Temple Disorderly Conduct Attorney
Texans have a right to live as they choose, but the state maintains order and decency through its disorderly conduct statute. Under this law, you can be charged with disorderly conduct for a variety of activities which you might find unobjectionable but which could disrupt the peace of other people. Unfortunately, penalties for any conviction are stiff, and a single disorderly conduct conviction can follow a person around for decades.
If you or someone you love has been accused of disorderly conduct, contact The Law Office of Katie L. Gomez today. We can swing into action to protect your rights and hold the state to its burden of proof.
Defining Disorderly Conduct
Texas Penal Code § 42.01 is a lengthy law which identifies different ways people can violate public order and decency. Some examples include:
- Using vulgar or abusive language in public which would cause an immediate breach of the peace.
- Making an offensive gesture or display which could immediately lead to a breach of the peace.
- Creating a noxious odor using chemicals
- Threatening or abusing a person in public in a clearly offensive manner.
- Making unreasonable noise in public or near a home.
- Getting into a fight in public.
- Discharging a firearm in public or displaying one in an alarming way.
- Exposing one’s genitals in public.
- Peeping in someone’s private space for lewd purposes.
This is an extensive list, and we frequently see disorderly conduct charges brought when a person hasn’t outright broken other laws but is behaving in an upsetting or threatening way. Remember that even young adults and teens can be charged with disorderly conduct if an officer finds their conduct sufficiently offensive.
Penalties for Disorderly Conduct
Some people erroneously think disorderly conduct charges are too minor to worry about. This attitude is a mistake. Generally, prosecutors charge disorderly conduct as a Class C misdemeanor, which only carries a fine up to $500, with no jail time.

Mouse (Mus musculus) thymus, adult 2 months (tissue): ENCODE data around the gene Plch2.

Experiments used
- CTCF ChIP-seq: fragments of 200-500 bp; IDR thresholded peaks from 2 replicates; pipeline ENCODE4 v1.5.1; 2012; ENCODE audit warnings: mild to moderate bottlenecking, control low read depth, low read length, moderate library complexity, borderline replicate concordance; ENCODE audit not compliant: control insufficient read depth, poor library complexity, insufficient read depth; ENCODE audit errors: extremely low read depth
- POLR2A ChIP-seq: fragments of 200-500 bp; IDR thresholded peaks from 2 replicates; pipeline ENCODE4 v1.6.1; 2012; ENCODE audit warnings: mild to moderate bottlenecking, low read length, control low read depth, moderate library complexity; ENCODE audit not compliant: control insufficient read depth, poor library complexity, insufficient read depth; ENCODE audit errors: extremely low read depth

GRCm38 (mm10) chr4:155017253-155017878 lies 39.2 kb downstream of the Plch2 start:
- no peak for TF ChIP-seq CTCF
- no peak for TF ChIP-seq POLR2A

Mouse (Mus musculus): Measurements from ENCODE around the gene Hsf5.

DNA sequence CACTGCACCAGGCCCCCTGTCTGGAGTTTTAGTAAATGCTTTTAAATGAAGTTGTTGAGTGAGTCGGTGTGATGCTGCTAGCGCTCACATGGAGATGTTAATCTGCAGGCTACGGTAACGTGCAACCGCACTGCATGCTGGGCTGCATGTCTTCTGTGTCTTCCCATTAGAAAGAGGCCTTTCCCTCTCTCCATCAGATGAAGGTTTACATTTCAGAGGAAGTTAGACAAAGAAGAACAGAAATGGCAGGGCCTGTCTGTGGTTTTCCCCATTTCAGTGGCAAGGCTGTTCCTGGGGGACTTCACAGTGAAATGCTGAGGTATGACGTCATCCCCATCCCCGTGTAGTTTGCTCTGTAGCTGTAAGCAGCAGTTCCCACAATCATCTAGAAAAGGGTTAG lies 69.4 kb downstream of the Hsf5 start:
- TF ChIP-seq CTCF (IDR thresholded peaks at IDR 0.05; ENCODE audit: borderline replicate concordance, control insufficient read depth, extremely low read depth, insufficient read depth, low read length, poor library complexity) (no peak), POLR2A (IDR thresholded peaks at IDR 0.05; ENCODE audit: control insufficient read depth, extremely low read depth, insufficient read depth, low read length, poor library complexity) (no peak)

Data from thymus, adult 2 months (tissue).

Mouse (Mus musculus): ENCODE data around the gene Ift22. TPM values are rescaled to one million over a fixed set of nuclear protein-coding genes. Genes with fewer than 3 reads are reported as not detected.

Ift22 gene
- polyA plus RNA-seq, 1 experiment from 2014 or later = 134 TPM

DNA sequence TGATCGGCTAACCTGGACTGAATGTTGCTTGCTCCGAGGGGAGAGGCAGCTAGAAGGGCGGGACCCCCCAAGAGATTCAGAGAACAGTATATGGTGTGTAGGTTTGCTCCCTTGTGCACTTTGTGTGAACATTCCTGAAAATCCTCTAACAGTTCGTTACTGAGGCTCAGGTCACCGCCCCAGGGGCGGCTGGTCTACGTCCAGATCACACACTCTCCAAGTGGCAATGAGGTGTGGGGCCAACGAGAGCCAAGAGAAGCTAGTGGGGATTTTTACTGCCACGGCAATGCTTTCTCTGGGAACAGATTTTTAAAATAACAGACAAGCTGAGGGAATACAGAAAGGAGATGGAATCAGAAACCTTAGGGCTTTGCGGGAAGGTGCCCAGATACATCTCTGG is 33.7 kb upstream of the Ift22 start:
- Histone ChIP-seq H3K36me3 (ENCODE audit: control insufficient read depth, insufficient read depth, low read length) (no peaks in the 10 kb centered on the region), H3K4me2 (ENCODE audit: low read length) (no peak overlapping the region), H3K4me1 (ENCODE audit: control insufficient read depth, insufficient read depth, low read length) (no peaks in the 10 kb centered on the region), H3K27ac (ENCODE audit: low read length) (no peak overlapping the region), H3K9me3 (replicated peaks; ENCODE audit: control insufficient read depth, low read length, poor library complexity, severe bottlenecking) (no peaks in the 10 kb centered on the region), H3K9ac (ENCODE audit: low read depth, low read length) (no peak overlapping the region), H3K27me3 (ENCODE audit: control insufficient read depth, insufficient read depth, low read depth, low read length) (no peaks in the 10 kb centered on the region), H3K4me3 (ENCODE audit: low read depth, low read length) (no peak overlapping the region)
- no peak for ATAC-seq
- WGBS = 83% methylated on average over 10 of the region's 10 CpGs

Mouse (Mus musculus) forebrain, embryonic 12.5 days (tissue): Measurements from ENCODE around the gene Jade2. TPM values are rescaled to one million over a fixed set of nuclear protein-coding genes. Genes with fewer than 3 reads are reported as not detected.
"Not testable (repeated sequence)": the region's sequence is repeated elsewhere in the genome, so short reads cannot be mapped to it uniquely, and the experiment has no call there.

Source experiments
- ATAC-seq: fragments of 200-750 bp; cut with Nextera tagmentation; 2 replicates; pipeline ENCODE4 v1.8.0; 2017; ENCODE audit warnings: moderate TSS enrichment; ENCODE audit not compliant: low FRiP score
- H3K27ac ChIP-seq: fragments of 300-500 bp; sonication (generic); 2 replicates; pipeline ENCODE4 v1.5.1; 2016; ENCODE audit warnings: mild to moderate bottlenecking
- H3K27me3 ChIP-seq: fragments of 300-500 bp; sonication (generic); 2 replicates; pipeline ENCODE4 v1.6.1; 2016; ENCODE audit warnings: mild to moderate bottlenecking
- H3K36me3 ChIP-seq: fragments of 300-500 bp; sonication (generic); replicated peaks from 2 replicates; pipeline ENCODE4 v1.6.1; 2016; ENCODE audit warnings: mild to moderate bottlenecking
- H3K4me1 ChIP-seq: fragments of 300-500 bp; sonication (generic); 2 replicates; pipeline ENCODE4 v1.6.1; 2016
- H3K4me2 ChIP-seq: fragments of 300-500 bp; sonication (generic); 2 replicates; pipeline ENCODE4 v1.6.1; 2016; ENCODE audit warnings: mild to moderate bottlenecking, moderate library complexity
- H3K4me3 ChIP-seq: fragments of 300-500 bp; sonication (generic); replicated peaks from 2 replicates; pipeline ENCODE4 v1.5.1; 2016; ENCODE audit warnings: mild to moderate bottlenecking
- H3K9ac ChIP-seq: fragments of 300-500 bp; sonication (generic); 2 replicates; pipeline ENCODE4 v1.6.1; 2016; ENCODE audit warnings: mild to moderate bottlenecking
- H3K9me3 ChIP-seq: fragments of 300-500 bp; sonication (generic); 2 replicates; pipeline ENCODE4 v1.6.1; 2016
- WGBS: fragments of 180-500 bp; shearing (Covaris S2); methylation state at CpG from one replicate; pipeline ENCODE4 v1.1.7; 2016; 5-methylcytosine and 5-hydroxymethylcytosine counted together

However, in some cases defendants can be charged with a Class B misdemeanor, such as when they display a firearm with the intent to cause fear. A Class B misdemeanor carries stiffer penalties: up to 180 days in jail and a fine up to $2,000.
A defendant can also face negative collateral consequences, even for a Class C conviction. Any criminal record can make it harder to land a job or apartment, and people must disclose all criminal convictions when applying for certain professional licenses or for admission to college.
Defending Our Clients
There are a range of defenses available to a disorderly conduct charge, depending on the circumstances. Let’s look at a couple.
First, the prosecutor must prove that the defendant engaged in conduct intentionally or knowingly. As an example: you have not committed disorderly conduct if you accidentally displayed a firearm or if a towel and you exposed your genitals briefly. This is not the type of intentional or knowing conduct the law criminalizes.
Other defenses include being provoked into responding or fearing for your safety. If someone brandishes a weapon on you, it might be reasonable to do so in return.
Speak with Temple Disorderly Conduct Attorney Today
Instead of immediately pleading guilty, consider your options by contacting a lawyer and talking over your case. Katie Gomez is a committed criminal defense attorney who brings a fresh perspective to bear on her cases. She will gladly discuss your options in a confidential setting.